Scandinavian singer-songwriter Ane Brun's music is always personal, touching on themes of love and life's tribulations. But on her latest album, When I'm Free, Brun sings songs of empowerment. Brun has been a fixture on the Swedish music scene for years and has sung with Peter Gabriel. Her song "Don't Leave" was the most Shazammed song during the 2014 Super Bowl. When she visited Echoes, she discussed her struggle with Lupus, and how she has used it to set herself free. We hear about her new album and the dynamically different direction she's taken.
John Luther Adams is the Pulitzer and Grammy award winning composer whose work is always connected to the environment. He talks about his award-winning composition, Become Ocean, and how he left Alaska because the landscapes that inspired him were melting away due to Global Warming.
Miranda Lee Richards' parents were 70s underground comic writers. Metallica's Kirk Hammett gave her guitar lessons and she was discovered by The Brian Jonestown Massacre. On her new album, Echoes of the Dreamtime, she has taken folk sounds and deployed them through delayed guitar and psychedelic hues. Miranda Lee Richards talks about her latest recording.
Ashley Capps created the Bonaroo Festival, but at the other end of the spectrum, he's also created Big Ears, a festival in Knoxville that embraces Sun Ra, Yo La Tengo, Philip Glass and The Gloaming's Celtic aires. Join John Diliberto when Ashley Capps charts a course through this year's Big Ears Festival on Echoes.
Tim Gane was a founding member of the post-rock group Stereolab, who were underground darlings for the better part of 25 years. Gane played guitar and keyboards in the group and it's the electronic side that comes out in a recent project called Cavern of Anti-Matter. This is a group steeped in analog synthesizers and they worship at the electronic altar of 70s German groups like Neu! Harmonia, Cluster and Can. Their debut album, Void Beats Invocation Trex, is a wild journey into electronic ecstasy. We talk to Tim Gane about plugging in to the sound of his youth.
Nana Vasconcelos was a master of the berimbau, the percussion instrument that looks like a long archery bow stuck into a gourd. Nana was a member of the seminal world-fusion jazz group Codona, with trumpeter Don Cherry and multi-instrumentalist Collin Walcott. Both musicians left the planet long ago, but not before recording some great albums on ECM, re-released as a boxed set called The Codona Trilogy in 2009. Nana played on albums with Paul Simon, Laurie Anderson, Milton Nascimento, Jon Hassell and Talking Heads. He also recorded an ambient jazz epic with Pat Metheny and Lyle Mays, the album titled As Falls Wichita, So Falls Wichita Falls. Nana played all manner of percussion instruments, and at the time of this interview, in 1989, he was putting out an electronic world fusion album called Rain Dance. Nana plucked his last berimbau string on March 8th, 2016, after a struggle with lung cancer.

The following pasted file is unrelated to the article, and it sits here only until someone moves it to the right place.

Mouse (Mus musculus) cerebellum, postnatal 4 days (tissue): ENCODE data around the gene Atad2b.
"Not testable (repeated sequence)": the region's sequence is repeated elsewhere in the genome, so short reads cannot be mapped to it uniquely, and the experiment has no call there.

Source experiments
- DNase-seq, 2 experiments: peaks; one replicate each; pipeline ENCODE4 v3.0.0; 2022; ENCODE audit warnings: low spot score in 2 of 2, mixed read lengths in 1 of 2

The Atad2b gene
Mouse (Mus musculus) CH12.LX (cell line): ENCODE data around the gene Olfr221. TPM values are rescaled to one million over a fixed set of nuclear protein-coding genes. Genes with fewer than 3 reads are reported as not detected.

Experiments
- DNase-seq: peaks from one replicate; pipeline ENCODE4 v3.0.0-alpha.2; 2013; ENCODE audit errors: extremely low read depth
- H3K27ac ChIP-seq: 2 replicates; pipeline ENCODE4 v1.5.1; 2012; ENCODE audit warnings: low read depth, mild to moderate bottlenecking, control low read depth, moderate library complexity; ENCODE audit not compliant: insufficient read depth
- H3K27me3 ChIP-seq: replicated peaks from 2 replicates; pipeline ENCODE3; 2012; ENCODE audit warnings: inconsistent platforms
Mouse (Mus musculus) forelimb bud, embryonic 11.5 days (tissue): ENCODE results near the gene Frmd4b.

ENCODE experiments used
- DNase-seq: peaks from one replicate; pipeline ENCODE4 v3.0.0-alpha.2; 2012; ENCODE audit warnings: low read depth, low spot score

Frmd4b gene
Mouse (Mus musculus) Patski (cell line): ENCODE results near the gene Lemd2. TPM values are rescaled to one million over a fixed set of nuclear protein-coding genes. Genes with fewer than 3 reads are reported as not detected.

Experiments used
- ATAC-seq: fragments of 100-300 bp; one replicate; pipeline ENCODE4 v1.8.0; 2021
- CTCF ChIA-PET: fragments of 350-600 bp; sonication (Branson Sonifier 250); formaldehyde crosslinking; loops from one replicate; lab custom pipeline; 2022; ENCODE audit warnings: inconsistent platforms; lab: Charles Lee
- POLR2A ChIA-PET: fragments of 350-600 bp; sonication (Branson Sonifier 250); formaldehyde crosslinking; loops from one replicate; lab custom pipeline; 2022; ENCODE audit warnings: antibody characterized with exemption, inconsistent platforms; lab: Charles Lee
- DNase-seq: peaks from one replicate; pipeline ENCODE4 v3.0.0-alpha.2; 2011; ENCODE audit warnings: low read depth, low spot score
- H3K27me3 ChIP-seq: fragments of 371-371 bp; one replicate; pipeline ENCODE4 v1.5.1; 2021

Deborah Martin is a shadowy figure in the electronic music world. She has been behind the scenes since 1991 at Spotted Peccary Music, purveyors of lush electronic sounds. In that time, she has also released conceptually-driven albums taking up themes of mysticism and spirituality. And she has a country western album on which she sings. That's a long way from her latest, Eye of the Wizard which may be her best yet, a mix of acoustic and electronic fantasies. We cast a spell with Deborah Martin.
Forty years ago, no one ever suspected that Brian Eno's ambient works would make such beautiful vehicles for acoustic ensembles. Yet, Music for Airports and Apollo-Atmospheres and Soundtracks have been magnificently covered by acoustic ensembles, Bang on a Can All-Stars and Icebreaker respectively. Now Discreet Music, arguable the first of Eno's ambient works, has entered the acoustic canon, via the Canadian group, Contact. They turn Eno's Discreet Music into an immersive meditation. Contact's Jerry Pergolesi talks about making contact with Discreet Music.
Bella Gaia is a project put together by Kenji Williams, using NASA images of Earth from Space, quotes from astronauts and and music from around the world. Williams has assembled a multi-media performance work that makes an environmental, philosophical and spiritual statement. We first heard of Kenji Williams when he was working as ABA Structure, making electronic trance music. He came by several years ago with a project called World Spirit that featured him playing his main instrument, the violin. At that time he was already talking about the grand vision he had for a project called Bella Gaia which would marry world music, images of earth from space and an environmental message. He's finally turned that vision into reality. We go into orbit with Kenji Williams and singer Kristin Hoffman.
You don't usually find academic composers making music that you might find on a dance floor or in a chillout room, but J. Anthony Allen breaks that convention. His compositions have been performed by the Minnesota Orchestra and he is a specialist in composing and performing with Ableton Live software. Unlike most academic composers who enter contemporary pop derived worlds, his music actually sounds like it belongs next to Bassnectar or Aphex Twin. J. Anthony Allen talks about his kinetic music and latest album, Anascorcia.